Many in Japan demand sanctions on N. Korea

Dispute over remains of abductee sparks outrage

December 12, 2004|By KNIGHT RIDDER/TRIBUNE

TOKYO - The association of relatives of Japanese abductees to North Korea and ruling and opposition parties are calling on the government to impose economic sanctions on Pyongyang following an official announcement Wednesday that said the remains given to Japan by Pyongyang were not those of Megumi Yokota.

The government for its part is waiting to see how North Korea will explain the discrepancy between the results of DNA testing in Japan and Pyongyang's claims that the remains were those of Yokota, who was abducted by North Korean agents in 1977 at age 13.

Prime Minister Junichiro Koizumi told reporters Wednesday night that talks with Pyongyang would continue despite the latest development.

But Shinzo Abe, the Liberal Democratic Party's acting secretary general, who heads its task force on the abduction issue, disagreed. He said in a press conference later that day, "Now that it has become clear that the North Koreans have no intention of abiding by the Pyongyang Declaration in a sincere manner, it is meaningless to have further talks with them."

The Pyongyang Declaration was signed by Koizumi and North Korean leader Kim Jong Il during the prime minister's visit to Pyongyang in September 2002 with a view to facilitating negotiations for normalizing diplomatic relations by resolving the abduction issue.

Liberal Democratic Party Secretary General Tsutomu Takebe said what was happening was nothing but an act by "a rogue nation," adding "we have to put further pressure on North Korea." Takenori Kanzaki, head of New Komeito, the LDP's coalition partner, deplored Pyongyang for "ridiculing" the Japanese.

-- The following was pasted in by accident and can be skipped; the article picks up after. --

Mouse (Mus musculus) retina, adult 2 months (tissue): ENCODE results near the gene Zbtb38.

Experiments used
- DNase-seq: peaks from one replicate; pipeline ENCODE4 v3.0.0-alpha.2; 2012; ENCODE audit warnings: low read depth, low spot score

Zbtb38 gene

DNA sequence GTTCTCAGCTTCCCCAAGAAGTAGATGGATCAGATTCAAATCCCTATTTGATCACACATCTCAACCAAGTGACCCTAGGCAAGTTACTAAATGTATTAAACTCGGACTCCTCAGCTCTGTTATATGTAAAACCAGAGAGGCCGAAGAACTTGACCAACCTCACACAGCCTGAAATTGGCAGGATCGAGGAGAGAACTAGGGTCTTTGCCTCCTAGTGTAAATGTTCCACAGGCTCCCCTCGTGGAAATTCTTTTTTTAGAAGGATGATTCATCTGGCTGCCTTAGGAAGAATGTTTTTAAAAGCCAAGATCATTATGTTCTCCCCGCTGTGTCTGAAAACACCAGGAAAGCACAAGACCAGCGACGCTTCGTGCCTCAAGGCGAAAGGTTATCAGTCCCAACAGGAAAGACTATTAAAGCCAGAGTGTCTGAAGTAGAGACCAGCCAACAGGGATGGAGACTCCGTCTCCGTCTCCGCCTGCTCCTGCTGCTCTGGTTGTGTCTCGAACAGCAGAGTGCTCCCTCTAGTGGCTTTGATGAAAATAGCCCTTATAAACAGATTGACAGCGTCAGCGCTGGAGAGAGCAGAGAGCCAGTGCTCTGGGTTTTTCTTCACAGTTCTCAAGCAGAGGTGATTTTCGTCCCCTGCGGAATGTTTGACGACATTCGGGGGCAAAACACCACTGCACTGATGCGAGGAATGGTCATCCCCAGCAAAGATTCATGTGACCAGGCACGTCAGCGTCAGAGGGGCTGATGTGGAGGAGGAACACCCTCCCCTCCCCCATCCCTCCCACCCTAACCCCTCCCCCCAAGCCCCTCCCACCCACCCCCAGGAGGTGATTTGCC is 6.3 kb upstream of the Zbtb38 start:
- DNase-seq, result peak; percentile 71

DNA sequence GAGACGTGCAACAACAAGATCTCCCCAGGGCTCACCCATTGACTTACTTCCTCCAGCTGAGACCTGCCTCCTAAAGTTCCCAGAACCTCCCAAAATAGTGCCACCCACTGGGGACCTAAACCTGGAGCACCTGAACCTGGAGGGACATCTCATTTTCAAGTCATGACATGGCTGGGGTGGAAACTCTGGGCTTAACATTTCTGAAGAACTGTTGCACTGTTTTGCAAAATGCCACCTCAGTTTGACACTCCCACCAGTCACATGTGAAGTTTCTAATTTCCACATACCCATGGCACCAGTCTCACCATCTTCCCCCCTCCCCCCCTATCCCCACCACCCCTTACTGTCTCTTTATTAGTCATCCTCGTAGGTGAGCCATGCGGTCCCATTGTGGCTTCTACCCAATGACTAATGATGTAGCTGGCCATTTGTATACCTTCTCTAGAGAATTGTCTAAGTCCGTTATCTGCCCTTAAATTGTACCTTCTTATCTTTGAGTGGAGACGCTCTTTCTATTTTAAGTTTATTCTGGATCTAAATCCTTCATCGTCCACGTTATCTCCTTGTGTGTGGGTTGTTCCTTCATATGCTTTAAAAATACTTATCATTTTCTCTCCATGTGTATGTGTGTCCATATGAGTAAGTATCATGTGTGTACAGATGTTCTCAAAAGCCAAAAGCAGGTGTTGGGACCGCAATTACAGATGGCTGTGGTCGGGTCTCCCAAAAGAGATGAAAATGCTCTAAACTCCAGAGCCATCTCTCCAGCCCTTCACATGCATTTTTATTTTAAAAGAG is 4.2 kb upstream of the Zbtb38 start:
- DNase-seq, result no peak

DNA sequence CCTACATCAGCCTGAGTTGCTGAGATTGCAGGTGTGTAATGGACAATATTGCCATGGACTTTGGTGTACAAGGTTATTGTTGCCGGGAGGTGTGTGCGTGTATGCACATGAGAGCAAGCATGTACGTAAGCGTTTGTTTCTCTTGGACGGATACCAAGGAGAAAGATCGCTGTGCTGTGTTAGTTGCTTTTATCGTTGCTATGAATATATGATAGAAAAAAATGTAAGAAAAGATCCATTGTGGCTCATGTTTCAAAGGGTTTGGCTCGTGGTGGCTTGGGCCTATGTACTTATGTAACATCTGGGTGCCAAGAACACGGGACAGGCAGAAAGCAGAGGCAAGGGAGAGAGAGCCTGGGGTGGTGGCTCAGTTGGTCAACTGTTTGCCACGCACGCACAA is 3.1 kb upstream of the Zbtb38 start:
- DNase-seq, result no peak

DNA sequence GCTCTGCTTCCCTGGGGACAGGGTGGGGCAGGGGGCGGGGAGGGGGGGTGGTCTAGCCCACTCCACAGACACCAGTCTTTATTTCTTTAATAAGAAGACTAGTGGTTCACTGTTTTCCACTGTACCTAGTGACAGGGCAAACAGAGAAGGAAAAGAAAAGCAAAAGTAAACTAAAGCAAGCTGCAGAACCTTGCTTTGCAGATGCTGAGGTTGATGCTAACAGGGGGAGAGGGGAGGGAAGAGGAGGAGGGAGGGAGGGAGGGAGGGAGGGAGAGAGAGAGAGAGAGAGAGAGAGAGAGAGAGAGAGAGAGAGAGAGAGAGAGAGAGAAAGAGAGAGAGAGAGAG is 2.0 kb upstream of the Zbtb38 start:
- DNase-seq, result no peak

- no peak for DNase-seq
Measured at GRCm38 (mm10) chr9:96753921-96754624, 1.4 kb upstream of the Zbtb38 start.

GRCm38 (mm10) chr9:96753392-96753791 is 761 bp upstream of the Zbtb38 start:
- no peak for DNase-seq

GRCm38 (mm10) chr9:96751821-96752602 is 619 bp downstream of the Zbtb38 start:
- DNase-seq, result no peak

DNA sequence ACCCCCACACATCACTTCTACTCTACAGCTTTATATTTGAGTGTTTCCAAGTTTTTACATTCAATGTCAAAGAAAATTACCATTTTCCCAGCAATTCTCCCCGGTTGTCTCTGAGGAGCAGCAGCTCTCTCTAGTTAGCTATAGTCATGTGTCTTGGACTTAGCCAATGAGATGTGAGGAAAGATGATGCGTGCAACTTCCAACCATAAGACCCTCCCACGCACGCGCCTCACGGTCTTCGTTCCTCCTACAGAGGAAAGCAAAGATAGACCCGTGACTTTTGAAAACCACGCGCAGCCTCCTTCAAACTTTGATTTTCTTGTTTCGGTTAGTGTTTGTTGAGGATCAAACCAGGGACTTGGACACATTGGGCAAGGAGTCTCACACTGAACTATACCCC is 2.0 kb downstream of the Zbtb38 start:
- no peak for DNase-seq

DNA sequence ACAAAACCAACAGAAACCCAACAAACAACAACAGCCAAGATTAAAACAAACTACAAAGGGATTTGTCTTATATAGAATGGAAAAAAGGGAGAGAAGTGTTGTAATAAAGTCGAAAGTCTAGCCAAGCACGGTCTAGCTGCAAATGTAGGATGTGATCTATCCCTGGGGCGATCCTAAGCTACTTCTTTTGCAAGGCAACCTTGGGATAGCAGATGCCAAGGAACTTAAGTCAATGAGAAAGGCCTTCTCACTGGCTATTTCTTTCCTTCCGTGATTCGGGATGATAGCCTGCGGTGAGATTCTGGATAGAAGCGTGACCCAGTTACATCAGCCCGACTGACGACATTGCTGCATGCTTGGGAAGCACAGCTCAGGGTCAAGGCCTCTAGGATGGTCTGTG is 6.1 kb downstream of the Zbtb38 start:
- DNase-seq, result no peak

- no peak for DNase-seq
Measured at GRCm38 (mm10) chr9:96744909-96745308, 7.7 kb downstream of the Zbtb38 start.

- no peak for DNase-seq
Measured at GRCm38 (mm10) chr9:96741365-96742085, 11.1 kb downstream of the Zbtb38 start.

A sense of rage swept through government officials, too. A senior Foreign Ministry official, speaking on condition of anonymity, said, "As we now learn that they gave us false evidence, the credibility of all information provided by North Korea is being questioned." He added that he found it hard to understand why Pyongyang had handed over bogus remains.

To date, the government has adopted a dialogue-and-pressure approach toward North Korea with regards to resolving the abduction issue. The discovery of false evidence concerning Yokota is certain to give rise to a call for leaning heavier on the "pressure" side of the equation.

One such result is that the government has decided to suspend food aid to the North. During his second visit to Pyongyang in May, Koizumi pledged to provide 250,000 tons of food to the North Koreans, of which half has yet to be shipped.

Some question whether the government will resort to legally backed economic sanctions against the North. Many government officials remain cautious about imposing that particular punitive action.

Under the revised Foreign Exchange and Foreign Trade Law, the government can restrict or suspend remittances to and trade with North Korea.

According to Finance Ministry statistics, two-way trade between Japan and North Korea amounted to about 30.8 billion yen in 2003. For North Korea, it was the third-largest after China and South Korea. Government sources said money transferred to the North from Japan totals several tens of billions of yen a year.

Therefore, the North Koreans would be hard hit if Japan were to ban money transfers and merchandise transactions between the two countries.

Another senior Foreign Ministry official pointed out that North Korea would take advantage of any excuse to absent itself from six-party talks - which involve China, Japan, Russia and the United States and North Korea and South Korea - on Pyongyang's nuclear development program.

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